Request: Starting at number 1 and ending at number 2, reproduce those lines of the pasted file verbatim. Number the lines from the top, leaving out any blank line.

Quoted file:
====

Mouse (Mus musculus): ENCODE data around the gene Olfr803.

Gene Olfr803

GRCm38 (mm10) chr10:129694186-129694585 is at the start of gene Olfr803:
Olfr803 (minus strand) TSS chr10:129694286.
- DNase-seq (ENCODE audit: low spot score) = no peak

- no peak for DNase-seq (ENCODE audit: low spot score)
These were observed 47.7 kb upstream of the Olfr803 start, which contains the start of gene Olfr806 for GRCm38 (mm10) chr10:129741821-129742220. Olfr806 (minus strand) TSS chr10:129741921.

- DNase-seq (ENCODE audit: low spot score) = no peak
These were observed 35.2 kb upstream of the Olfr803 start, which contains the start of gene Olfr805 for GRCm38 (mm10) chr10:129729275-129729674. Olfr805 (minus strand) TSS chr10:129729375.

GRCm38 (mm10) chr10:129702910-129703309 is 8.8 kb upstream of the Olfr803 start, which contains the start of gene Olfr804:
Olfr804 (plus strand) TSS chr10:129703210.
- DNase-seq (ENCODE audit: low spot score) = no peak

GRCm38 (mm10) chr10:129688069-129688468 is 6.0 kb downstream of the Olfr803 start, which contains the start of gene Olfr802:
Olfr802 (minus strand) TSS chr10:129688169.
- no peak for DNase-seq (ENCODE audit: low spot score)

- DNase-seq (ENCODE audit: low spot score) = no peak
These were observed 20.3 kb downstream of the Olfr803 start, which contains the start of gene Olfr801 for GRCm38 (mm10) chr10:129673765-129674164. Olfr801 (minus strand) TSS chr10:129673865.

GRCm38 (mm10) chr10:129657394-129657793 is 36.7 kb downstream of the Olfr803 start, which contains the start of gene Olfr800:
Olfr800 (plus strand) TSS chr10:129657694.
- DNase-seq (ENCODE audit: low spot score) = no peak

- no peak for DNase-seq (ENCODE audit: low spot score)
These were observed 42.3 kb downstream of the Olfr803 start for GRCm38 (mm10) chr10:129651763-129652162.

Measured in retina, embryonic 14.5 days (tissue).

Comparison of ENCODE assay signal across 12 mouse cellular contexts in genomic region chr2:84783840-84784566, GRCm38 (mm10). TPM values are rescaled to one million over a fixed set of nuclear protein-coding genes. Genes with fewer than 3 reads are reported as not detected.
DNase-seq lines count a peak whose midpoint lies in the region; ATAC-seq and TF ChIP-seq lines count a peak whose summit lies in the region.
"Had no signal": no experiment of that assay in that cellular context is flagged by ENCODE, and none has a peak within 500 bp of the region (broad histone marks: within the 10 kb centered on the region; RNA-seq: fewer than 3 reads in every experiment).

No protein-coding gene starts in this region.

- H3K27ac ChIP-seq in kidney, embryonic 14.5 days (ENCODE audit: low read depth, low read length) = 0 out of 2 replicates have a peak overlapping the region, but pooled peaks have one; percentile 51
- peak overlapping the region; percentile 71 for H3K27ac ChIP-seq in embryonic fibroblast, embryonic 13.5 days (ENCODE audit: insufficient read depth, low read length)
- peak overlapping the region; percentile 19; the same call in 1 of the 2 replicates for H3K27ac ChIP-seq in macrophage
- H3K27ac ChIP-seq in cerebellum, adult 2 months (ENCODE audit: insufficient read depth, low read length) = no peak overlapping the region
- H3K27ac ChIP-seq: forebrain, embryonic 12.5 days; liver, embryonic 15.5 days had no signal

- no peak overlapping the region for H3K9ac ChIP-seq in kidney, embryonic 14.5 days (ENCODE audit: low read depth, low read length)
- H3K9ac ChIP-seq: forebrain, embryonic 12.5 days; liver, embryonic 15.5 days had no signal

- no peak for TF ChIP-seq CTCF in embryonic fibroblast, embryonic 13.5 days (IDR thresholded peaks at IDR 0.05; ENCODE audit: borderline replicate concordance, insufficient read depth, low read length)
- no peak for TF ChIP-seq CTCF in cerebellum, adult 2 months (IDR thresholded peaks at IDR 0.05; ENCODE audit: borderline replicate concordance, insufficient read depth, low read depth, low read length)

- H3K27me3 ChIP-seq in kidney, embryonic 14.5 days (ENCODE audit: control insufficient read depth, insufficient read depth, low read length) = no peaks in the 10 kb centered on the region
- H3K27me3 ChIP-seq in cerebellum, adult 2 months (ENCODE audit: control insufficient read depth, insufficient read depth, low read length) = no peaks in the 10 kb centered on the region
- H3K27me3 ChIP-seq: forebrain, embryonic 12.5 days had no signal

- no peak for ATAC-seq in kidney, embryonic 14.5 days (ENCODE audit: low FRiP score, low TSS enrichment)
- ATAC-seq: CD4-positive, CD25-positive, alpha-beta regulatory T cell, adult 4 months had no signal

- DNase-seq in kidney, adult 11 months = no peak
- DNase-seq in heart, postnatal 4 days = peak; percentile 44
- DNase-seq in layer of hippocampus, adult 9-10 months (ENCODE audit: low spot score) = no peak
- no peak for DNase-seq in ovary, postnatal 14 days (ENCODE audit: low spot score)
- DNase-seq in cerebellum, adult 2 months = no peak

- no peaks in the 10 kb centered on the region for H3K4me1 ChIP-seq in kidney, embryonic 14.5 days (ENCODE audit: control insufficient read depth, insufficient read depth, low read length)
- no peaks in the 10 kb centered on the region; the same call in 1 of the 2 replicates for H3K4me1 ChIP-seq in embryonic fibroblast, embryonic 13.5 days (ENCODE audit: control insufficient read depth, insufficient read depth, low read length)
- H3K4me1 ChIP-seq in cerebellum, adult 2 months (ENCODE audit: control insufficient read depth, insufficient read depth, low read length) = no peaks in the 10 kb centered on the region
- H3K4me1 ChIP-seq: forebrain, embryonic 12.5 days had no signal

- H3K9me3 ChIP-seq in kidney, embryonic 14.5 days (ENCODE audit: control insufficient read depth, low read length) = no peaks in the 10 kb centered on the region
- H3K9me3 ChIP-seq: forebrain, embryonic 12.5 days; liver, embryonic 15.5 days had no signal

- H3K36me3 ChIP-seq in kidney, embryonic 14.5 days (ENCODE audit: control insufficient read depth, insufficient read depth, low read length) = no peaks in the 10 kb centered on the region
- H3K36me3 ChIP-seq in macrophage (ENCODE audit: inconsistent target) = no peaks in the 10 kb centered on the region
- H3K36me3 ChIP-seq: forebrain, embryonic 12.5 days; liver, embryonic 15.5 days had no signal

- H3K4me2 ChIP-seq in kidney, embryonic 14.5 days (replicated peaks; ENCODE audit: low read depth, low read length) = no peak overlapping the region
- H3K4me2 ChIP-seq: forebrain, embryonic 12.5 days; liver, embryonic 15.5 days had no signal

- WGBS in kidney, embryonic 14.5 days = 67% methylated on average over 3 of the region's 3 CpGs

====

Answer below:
Mouse (Mus musculus): ENCODE data around the gene Olfr803.

Gene Olfr803